at home

There are not many days where we spend all day at home. I find myself getting a little more impatient, frazzled and thumb-twiddling when I don’t have some sort of plan for the day. I love home. But hours at home can be long and overwhelming when its just you and your wee ones, and you’re trying not to check facebook as much, and you’ve just read something else about how detrimental screen time is for children, so you’ve once again pledged not to watch any films during the day..

The last two days have been at home days – our plans yesterday thwarted by the snuggling needs of a very teething baby, and they’ve been slow, enjoyable, tiring, messy, lovely. Ezra has started to really, really gnaw and dribble and his little gums are brick hard so teeth are a-coming. Ava is still her usual, delightful, batshit crazy, self.

(Yesterday, we ventured out to our local shop and the shop assistant made the mistake of leaning across the counter to stroke Ezra. Big mistake. Ava peered up at her and said in her most ominous voice, ‘That’s my baby’)

I look at days like these and I trace my way back through the hours and wonder what we’ve actually done. You know…accomplished. I finished a scarf. We ate a mostly healthy variety of food. We read a lot of books. We played with my new wrap. I fiddled with some plants. We drew a lot of drawings. Mostly, we just hung out and amused each other and got on each other’s nerves.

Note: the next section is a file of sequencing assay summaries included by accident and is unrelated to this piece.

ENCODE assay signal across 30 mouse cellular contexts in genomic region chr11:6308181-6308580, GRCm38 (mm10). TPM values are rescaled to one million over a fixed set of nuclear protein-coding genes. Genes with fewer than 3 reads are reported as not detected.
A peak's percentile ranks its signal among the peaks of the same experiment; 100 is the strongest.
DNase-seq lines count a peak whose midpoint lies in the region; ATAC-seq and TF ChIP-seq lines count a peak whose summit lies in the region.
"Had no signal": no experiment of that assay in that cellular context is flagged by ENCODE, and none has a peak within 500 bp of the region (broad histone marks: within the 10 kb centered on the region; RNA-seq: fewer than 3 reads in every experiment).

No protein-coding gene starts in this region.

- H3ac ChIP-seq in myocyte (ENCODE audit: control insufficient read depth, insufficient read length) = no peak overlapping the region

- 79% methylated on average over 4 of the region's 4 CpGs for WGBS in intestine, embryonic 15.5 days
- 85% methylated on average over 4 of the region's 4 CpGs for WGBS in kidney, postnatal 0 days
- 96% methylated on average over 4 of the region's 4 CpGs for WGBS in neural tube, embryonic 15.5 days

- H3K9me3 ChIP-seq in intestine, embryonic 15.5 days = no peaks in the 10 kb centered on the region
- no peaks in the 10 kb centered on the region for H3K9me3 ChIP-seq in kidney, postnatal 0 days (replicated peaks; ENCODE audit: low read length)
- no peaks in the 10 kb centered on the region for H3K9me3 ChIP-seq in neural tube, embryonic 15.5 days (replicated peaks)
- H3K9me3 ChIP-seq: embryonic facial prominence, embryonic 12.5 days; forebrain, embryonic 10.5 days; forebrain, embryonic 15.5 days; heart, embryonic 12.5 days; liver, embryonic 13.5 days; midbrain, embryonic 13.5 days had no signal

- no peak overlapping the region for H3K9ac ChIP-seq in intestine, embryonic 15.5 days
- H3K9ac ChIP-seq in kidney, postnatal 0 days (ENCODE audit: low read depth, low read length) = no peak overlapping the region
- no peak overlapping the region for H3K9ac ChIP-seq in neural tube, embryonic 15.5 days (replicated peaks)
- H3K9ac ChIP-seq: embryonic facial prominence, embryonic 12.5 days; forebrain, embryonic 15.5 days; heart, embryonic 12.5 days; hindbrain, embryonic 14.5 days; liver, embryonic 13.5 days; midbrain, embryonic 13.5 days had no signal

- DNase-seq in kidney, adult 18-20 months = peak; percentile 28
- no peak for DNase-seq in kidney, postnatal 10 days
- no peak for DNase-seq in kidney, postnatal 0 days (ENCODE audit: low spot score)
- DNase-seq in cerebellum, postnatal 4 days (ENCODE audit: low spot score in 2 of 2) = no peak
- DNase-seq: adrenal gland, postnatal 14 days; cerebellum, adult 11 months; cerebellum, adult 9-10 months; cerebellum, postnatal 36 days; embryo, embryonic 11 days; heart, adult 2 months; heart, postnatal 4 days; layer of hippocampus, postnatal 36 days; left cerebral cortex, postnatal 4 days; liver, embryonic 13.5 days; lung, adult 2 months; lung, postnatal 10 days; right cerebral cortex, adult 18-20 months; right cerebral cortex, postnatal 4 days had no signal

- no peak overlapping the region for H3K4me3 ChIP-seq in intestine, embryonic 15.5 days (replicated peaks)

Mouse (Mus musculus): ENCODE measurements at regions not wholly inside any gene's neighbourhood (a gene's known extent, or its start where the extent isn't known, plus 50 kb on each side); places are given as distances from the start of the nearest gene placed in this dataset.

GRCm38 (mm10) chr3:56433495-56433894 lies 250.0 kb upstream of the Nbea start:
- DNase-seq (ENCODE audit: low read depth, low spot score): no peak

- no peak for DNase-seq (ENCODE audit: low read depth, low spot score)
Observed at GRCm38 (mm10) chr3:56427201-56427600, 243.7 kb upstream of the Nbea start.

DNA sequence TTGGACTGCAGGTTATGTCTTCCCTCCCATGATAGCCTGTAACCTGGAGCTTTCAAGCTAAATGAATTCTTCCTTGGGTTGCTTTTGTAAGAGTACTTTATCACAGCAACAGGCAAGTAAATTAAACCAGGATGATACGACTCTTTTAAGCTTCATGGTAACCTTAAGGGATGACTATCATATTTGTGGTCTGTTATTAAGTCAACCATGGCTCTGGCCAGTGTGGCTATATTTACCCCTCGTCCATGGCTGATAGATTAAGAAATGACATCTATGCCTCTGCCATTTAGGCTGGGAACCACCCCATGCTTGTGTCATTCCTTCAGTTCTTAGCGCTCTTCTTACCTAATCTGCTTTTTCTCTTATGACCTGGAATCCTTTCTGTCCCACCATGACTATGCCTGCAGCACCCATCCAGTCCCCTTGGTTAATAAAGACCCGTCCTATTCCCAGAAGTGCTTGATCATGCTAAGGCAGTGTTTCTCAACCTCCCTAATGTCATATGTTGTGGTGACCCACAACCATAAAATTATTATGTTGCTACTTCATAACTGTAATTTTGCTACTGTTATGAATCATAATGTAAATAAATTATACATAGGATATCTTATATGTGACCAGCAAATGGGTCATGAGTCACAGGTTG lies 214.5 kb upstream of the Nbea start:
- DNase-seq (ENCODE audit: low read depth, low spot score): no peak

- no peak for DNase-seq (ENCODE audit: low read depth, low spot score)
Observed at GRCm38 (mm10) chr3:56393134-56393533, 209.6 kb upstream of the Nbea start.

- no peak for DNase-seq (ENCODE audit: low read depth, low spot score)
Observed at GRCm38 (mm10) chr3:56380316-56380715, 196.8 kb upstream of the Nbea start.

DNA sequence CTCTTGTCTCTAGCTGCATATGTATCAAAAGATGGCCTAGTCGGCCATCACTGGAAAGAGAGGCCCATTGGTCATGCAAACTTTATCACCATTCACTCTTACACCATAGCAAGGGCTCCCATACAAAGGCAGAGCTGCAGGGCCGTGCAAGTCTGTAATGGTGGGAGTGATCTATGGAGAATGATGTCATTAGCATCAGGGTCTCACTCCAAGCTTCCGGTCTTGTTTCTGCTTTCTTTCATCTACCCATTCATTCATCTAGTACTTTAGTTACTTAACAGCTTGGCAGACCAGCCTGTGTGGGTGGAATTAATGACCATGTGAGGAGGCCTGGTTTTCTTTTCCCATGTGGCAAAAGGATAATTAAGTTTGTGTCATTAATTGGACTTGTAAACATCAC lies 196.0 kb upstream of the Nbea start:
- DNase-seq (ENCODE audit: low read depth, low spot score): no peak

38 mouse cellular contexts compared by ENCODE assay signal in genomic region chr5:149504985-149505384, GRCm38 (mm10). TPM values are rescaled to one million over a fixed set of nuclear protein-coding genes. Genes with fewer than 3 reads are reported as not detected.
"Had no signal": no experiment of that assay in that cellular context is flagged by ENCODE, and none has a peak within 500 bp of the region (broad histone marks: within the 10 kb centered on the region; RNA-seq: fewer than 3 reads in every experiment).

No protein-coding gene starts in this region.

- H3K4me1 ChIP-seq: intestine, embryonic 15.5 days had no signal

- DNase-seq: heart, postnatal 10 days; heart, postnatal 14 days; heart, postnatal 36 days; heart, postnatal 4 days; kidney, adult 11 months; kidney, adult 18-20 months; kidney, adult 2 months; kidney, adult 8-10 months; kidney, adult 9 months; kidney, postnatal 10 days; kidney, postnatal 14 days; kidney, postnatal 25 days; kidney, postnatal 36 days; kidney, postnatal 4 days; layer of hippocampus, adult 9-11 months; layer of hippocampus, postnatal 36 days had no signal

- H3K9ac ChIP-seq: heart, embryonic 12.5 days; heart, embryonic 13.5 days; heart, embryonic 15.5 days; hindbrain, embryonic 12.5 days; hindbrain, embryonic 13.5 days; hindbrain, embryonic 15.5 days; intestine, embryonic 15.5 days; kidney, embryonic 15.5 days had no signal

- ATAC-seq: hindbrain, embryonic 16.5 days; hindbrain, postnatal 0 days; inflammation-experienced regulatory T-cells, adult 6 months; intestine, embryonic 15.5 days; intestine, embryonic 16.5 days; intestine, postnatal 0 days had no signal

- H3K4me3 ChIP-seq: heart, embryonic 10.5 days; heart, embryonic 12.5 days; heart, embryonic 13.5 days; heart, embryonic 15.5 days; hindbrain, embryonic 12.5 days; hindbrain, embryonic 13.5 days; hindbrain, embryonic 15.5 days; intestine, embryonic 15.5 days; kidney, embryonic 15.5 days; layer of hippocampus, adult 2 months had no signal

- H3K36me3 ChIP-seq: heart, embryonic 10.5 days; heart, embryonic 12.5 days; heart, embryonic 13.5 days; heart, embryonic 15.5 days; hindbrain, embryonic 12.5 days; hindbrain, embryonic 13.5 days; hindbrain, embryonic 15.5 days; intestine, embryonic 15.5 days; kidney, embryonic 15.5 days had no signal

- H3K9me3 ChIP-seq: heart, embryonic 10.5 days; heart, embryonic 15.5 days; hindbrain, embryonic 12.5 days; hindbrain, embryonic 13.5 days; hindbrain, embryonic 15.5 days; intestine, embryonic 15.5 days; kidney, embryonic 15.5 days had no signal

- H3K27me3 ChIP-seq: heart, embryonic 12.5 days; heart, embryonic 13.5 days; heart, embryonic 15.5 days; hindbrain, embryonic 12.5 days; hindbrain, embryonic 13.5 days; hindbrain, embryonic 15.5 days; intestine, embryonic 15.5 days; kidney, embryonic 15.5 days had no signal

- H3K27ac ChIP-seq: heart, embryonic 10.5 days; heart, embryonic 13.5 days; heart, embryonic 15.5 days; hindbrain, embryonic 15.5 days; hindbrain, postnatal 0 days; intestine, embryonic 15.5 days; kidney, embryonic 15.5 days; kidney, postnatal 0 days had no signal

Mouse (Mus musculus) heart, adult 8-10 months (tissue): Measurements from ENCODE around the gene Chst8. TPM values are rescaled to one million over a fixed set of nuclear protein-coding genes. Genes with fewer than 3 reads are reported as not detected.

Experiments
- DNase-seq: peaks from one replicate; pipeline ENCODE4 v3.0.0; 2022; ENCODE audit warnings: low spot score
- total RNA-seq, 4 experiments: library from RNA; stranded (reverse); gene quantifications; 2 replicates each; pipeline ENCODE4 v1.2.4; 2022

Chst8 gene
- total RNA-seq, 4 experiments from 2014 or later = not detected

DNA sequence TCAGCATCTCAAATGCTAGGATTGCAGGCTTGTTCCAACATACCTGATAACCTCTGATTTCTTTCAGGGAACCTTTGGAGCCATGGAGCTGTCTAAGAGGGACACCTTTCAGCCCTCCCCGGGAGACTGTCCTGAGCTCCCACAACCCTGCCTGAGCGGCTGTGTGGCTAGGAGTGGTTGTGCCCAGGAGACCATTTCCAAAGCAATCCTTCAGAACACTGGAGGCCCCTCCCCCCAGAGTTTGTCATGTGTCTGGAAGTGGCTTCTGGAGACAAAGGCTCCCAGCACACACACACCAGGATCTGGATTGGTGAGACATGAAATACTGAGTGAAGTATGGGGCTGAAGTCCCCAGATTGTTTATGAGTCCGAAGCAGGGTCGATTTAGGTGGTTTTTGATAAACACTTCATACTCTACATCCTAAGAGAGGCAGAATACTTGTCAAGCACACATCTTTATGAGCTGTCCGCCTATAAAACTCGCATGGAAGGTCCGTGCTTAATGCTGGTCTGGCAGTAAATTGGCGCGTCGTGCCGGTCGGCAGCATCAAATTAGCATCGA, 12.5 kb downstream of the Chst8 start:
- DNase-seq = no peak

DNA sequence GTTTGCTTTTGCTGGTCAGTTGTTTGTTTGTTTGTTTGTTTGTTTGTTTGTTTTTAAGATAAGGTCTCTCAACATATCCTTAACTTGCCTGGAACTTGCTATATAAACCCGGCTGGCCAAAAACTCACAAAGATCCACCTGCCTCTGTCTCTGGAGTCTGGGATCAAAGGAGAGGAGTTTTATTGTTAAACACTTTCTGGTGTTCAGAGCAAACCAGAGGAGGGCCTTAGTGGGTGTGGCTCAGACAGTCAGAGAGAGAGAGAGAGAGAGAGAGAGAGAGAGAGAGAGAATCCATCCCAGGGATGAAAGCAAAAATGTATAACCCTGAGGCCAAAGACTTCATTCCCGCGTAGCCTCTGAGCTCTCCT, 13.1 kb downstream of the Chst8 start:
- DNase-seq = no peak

And to top it off, it was a full moon two nights ago, which probably explains why I feel this dragging, pulling, energy-sapping headache, so that when Ava suggests we read ‘You Choose’ again (I know, great book for kids, but I hate it. I hate it) I say no, it has to be another. Any book, but just not that.

Sometimes I amuse myself by thinking of all these routines we could have like baking days on a Monday and paintings days on a Wednesday but my style of parenting is just a little more schizophrenic and I can’t, at this time, predict what any one day is going to look like.

It doesn’t matter, really. There are always going to be moments in a day when you feel like you’re losing your mind and you have to choose between ignoring your child for the next ten seconds or snapping at them. But most of the moments, most of the time, for me, are moments where I am still aware that I’m lucky, really, really lucky to be doing this thing I always wanted to do, and even if it looks and feels so much more and less, and different to how I imagined, the fact that I get to do it, is A Good Thing.

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About Kendal

I'm Kendal Mosley-Chalk. I live in York with my husband and four children.
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